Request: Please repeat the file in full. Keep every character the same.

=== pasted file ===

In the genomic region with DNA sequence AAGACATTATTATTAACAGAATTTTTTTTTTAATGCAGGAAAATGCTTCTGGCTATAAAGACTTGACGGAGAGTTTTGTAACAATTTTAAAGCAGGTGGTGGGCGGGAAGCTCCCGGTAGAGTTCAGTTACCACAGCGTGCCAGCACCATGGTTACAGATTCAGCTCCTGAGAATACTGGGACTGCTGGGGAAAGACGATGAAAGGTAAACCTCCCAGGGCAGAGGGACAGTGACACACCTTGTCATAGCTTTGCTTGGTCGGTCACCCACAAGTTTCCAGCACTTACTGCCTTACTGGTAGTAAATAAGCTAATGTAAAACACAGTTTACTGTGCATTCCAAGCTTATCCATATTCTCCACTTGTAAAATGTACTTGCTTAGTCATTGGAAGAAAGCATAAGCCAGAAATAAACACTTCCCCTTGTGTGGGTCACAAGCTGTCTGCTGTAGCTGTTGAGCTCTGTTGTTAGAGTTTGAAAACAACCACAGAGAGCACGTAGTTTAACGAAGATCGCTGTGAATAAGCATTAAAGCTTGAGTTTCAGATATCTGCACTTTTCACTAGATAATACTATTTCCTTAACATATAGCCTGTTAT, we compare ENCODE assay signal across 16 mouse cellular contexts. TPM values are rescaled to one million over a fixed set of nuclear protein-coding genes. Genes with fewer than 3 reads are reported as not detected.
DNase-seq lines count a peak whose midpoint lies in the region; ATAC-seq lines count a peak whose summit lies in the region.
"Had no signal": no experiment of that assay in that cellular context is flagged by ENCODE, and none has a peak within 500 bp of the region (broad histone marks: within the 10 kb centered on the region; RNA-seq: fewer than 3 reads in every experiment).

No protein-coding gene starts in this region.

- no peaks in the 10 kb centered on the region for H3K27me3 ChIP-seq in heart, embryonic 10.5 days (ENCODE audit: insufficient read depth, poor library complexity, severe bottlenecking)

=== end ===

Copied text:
In the genomic region with DNA sequence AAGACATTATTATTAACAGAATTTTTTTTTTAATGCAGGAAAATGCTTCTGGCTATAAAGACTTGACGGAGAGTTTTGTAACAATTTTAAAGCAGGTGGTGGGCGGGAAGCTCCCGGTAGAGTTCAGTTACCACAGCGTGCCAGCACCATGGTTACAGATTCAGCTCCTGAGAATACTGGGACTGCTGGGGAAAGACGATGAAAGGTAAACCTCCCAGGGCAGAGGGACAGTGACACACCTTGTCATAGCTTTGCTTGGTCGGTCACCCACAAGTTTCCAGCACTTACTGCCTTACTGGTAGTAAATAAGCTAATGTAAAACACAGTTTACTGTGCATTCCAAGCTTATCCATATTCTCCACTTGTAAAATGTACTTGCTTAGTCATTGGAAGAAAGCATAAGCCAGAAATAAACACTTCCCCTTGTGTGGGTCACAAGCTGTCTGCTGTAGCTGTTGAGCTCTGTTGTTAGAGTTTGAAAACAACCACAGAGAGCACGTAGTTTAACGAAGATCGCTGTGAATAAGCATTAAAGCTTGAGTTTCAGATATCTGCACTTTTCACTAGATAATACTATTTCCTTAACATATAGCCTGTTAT, we compare ENCODE assay signal across 16 mouse cellular contexts. TPM values are rescaled to one million over a fixed set of nuclear protein-coding genes. Genes with fewer than 3 reads are reported as not detected.
DNase-seq lines count a peak whose midpoint lies in the region; ATAC-seq lines count a peak whose summit lies in the region.
"Had no signal": no experiment of that assay in that cellular context is flagged by ENCODE, and none has a peak within 500 bp of the region (broad histone marks: within the 10 kb centered on the region; RNA-seq: fewer than 3 reads in every experiment).

No protein-coding gene starts in this region.

- no peaks in the 10 kb centered on the region for H3K27me3 ChIP-seq in heart, embryonic 10.5 days (ENCODE audit: insufficient read depth, poor library complexity, severe bottlenecking)